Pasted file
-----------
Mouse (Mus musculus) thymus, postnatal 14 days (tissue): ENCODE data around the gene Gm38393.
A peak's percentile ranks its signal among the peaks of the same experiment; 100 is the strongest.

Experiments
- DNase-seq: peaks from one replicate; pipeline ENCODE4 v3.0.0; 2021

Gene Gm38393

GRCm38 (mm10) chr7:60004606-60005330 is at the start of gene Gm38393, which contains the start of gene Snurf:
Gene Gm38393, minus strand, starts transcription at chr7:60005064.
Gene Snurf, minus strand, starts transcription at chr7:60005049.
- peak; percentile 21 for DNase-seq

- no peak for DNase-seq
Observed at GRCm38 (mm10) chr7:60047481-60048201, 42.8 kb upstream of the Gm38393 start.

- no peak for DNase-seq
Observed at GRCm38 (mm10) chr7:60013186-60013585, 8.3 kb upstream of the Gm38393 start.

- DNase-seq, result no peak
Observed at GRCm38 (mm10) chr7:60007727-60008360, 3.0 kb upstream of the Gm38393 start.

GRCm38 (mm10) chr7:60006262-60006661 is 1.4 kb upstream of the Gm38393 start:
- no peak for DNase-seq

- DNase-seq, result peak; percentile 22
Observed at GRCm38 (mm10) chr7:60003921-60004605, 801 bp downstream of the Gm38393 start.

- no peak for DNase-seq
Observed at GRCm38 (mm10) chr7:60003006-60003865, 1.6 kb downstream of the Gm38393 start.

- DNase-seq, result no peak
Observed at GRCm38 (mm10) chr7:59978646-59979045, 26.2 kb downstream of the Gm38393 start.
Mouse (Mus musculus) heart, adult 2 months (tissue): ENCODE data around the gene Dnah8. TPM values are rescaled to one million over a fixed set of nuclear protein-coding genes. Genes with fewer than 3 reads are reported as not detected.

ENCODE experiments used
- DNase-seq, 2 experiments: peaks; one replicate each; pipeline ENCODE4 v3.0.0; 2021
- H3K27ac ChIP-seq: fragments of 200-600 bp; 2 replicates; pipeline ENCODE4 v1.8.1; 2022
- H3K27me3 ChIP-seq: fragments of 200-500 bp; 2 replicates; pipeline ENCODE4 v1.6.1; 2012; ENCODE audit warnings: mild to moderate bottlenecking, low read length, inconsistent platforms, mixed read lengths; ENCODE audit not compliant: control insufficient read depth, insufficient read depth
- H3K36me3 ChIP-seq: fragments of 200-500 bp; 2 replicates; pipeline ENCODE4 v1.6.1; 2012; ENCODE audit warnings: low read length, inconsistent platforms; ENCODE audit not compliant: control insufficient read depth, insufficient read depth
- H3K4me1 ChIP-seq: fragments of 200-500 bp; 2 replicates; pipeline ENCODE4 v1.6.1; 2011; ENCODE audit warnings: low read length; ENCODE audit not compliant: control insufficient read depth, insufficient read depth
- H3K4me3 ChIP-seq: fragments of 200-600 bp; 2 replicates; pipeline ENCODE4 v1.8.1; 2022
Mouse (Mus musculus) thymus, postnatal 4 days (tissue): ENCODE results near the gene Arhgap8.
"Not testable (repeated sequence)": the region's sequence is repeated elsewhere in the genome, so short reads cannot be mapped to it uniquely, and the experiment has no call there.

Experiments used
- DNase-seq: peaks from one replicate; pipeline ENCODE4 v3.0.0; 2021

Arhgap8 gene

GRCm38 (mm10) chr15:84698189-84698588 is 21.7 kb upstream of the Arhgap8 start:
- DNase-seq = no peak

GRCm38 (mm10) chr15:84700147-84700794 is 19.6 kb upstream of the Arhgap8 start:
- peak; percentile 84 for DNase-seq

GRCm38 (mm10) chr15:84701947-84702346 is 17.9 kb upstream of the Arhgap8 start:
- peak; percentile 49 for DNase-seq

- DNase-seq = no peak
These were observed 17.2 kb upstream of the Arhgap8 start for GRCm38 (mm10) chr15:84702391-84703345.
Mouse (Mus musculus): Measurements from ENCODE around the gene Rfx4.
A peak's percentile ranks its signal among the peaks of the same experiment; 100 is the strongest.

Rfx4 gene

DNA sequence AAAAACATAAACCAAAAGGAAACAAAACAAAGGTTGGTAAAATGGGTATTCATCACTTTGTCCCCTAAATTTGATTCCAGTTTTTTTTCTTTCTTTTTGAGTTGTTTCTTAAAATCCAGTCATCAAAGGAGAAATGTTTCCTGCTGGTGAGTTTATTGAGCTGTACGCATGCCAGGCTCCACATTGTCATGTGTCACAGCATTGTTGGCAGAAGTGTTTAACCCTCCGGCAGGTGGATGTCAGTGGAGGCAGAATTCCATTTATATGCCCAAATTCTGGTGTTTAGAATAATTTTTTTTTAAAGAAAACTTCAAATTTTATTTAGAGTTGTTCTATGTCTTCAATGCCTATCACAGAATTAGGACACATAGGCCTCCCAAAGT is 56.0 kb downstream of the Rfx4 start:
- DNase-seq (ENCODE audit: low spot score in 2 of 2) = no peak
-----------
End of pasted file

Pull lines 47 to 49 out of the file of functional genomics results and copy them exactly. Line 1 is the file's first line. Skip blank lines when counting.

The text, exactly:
Rfx4 gene

DNA sequence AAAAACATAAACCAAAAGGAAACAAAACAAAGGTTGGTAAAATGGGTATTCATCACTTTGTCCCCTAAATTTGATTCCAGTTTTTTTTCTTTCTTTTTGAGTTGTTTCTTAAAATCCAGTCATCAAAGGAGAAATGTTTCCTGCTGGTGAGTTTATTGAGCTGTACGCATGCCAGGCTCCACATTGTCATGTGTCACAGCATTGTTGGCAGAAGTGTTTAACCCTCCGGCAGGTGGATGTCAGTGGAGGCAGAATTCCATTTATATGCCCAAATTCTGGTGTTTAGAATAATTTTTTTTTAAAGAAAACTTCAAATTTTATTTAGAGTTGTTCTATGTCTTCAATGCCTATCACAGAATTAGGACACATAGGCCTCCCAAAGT is 56.0 kb downstream of the Rfx4 start:
- DNase-seq (ENCODE audit: low spot score in 2 of 2) = no peak